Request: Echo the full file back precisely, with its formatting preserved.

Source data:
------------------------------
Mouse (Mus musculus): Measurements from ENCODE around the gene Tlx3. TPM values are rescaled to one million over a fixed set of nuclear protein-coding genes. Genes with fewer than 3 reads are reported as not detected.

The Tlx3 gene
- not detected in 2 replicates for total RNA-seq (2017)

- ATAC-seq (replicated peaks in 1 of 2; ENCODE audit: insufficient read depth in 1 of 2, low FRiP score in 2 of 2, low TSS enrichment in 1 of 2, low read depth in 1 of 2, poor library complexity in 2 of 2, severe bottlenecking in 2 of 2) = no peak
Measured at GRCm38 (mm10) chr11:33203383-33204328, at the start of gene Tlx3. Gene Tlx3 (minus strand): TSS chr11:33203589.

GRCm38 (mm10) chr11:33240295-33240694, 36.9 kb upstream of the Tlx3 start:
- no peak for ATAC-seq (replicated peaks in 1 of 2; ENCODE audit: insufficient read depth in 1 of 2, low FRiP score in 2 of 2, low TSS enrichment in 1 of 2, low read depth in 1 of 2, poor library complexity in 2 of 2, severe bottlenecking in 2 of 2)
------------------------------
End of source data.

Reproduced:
Mouse (Mus musculus): Measurements from ENCODE around the gene Tlx3. TPM values are rescaled to one million over a fixed set of nuclear protein-coding genes. Genes with fewer than 3 reads are reported as not detected.

The Tlx3 gene
- not detected in 2 replicates for total RNA-seq (2017)

- ATAC-seq (replicated peaks in 1 of 2; ENCODE audit: insufficient read depth in 1 of 2, low FRiP score in 2 of 2, low TSS enrichment in 1 of 2, low read depth in 1 of 2, poor library complexity in 2 of 2, severe bottlenecking in 2 of 2) = no peak
Measured at GRCm38 (mm10) chr11:33203383-33204328, at the start of gene Tlx3. Gene Tlx3 (minus strand): TSS chr11:33203589.

GRCm38 (mm10) chr11:33240295-33240694, 36.9 kb upstream of the Tlx3 start:
- no peak for ATAC-seq (replicated peaks in 1 of 2; ENCODE audit: insufficient read depth in 1 of 2, low FRiP score in 2 of 2, low TSS enrichment in 1 of 2, low read depth in 1 of 2, poor library complexity in 2 of 2, severe bottlenecking in 2 of 2)